Portable computing has grown by leaps and bounds in recent years, bringing tablet and smartphone devices to the front lines of technological advancement. These gadgets are capable of doing some awesome things, but to what extent do they actually replace the use of the classic PC? Glitz and glamour aside, the personal computer remains to be the most practical option for a wide range of computing needs. Though tablets and smartphones seem to be the dominating technological force at the moment, PC lovers need not fear. Here are the top three reasons why the PC isn’t going anywhere.

Desktops Are Still Needed

    Tech critics have long predicted the death of the personal computer. However, PCs are still alive and well and, obviously, much needed. There are certain practical and physical limitations that always seem to keep desktop computers as the most powerful option. Even if technology eventually advances to a place where a current desktop’s power fits into a tablet, think how much power will then be able to fit into a desktop where that same technology is applied! No matter how sophisticated portable technologies become, desktops will always be the superior option in terms of pace and power.

Tablets Are Less Practical

    Tablets are great tools, useful in a variety of situations. While a tablet offers some great portability options, the PC is still the preferred machine for sophisticated computing. There are some tasks that are easier to complete on a PC based on practical sizing and style. A personal computer is superior for composing long documents, running sophisticated programs and even surfing the web to the full extent of Internet functionality. All of this to say, PCs are generally much more ergonomic than any tablet, making them the more practical option.

Smartphones Are Less Functional

    It seems like everyone has a smartphone these days. Smartphones are great for checking your email, watching YouTube videos or even making a phone call. Some critics claim that, as smartphones become more sophisticated, they will begin to steal away some of the laptop market. However, much like tablets, smartphones aren’t a practical choice for basic computing. Case in point: the screens are too small. This is an innate limitation, because no one wants a phone that can’t fit in his or her pocket. Can you imagine a college student writing an entire term paper on their smartphone? Neither can we.

While the portable industry has made remote computing better than ever, it’s still important to have faith in the importance of PCs. For more reasons why the PC age is still alive and well, take a look at this article.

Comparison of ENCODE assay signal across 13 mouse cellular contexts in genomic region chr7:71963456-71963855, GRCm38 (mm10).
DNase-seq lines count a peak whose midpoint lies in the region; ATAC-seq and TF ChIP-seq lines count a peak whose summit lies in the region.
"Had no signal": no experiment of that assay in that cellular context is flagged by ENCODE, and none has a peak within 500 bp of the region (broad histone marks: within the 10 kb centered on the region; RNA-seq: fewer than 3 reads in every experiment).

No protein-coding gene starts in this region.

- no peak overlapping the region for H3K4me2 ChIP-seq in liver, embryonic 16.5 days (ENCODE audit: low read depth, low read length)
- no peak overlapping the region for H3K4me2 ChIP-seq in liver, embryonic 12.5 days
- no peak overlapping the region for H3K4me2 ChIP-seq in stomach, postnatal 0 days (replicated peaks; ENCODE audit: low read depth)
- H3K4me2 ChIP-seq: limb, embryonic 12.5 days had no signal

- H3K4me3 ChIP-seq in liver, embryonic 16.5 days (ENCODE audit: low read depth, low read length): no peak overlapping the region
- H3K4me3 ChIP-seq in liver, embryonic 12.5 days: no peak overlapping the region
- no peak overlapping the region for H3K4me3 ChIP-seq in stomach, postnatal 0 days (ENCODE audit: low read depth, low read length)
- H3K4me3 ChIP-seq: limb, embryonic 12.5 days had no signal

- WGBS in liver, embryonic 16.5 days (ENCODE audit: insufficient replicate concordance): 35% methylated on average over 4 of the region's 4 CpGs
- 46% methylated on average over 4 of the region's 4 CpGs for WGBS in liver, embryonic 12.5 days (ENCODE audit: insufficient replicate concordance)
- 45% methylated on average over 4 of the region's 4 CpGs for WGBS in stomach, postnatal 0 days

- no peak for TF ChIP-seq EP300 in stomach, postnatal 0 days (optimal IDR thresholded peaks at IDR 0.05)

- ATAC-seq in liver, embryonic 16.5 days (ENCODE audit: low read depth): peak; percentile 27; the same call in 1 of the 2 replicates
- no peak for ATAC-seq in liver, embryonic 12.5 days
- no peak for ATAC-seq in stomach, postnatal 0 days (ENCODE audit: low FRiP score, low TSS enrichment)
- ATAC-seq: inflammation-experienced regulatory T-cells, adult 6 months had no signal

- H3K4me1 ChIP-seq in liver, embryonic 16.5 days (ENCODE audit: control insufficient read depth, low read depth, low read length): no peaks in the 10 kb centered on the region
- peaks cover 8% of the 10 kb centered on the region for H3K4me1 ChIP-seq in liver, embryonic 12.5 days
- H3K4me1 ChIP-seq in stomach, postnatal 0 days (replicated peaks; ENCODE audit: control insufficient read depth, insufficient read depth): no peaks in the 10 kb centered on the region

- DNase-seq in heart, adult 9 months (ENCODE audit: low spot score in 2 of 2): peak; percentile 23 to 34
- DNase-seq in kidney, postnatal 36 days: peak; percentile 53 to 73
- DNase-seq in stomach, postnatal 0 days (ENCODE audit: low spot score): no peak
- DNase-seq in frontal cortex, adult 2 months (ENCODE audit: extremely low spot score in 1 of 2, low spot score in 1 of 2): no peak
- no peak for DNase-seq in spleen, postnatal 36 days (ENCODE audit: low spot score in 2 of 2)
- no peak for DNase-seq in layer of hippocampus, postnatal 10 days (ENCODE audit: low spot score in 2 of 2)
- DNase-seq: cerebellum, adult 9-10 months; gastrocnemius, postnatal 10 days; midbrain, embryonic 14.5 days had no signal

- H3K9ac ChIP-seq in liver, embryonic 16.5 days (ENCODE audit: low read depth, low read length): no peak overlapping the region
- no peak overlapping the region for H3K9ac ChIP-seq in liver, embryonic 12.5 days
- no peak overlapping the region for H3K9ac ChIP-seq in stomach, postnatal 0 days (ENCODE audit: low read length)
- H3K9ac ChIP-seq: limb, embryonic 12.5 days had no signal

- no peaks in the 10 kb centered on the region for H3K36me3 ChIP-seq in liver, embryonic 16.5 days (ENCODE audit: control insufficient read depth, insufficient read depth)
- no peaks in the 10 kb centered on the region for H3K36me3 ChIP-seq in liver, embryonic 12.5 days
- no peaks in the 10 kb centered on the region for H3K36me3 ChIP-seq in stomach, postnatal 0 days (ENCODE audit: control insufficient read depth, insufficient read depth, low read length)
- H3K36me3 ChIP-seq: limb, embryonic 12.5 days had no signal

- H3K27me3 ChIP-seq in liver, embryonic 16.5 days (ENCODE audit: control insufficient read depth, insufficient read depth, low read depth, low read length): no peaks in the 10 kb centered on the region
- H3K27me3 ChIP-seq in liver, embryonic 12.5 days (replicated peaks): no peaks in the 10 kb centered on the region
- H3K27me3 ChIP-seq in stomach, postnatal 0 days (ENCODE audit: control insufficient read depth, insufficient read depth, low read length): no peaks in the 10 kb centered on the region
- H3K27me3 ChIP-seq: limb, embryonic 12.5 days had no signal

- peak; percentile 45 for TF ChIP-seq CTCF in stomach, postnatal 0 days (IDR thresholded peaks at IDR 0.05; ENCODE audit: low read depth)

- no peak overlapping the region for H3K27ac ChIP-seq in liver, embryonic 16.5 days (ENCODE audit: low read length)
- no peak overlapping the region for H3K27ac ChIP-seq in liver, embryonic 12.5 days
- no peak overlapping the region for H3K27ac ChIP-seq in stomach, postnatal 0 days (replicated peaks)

Friday, September 30, 2011

More Communication, Fewer Manners

It seems like manners have gone out the window in this age of connectivity. In social situations, we are competing with smartphones and tablets for the attention of our associates. We see unintentional rudeness occurring due to devices all the time. Below are some examples of common connectivity faux pas and stategies to prevent committing them.

Phones at the Dinner Table – Just as you would not turn your back to someone you are talking with, texting or answering your phone while dining is not very polite.

Tips to Avoid this:

  • Excuse yourself from the table if you need to take an urgent call.
  • If you know you will be distracted and curious if your phone alerts you of a text, take a preventive step and turn it off.
  • For dinners lasting longer than an hour, you could suggest the table take a “cell phone break” for those who need or want to check their emails or messages.

Loud Phone Calls in Public Places – No one wants to hear the ins and outs of a stranger’s relationship. While you may not realize how loudly you are speaking or how quiet the environment around you is, you can be sure the people close to you do.

Tips to Avoid this:


  • Silence your phone and do not answer it
  • If you need to answer the call, step away to a secluded area to take it and tell the caller that their call is important and you will call them back in x amount of minutes.
  • If you must take the phone call and you are waiting in line, ask the person behind you to hold your spot and quickly go take your call.

Becoming Overly Dependent on Digital Communication – Email is a popular way to communicate but making it the only way people can get a hold of you will make you too dependent on your device. This can lead to disconnection and distraction in face-to-face social situations.


Tips to Avoid this:

  • Make the most of face-to-face communications.
  • Make your phone to be the best way to get a hold of you over email or texting.
  • Resist the urge to respond to email immediately, wait to check it after you leave your social engagement.

In the age of connectivity it is up to us to recognize when the things we do have a negative influence on our environment or our companions. Tell us of any examples you can think of where being overly connected has created social faux pas.

Wednesday, September 28, 2011

Tips on how to network

We all network, every day. At its base level, networking is simply communicating with someone in an effective way. Whether it’s a conversation at the water cooler or at a business event, knowing how to effectively network is an important skill for anyone growing in his or her career. Here are some key tips and tricks to keep in mind whenever you find yourself in an important conversation. Remember, these tips may be applicable in all areas of life, but are especially helpful in developing a business personality.

You’re There to Give, not Get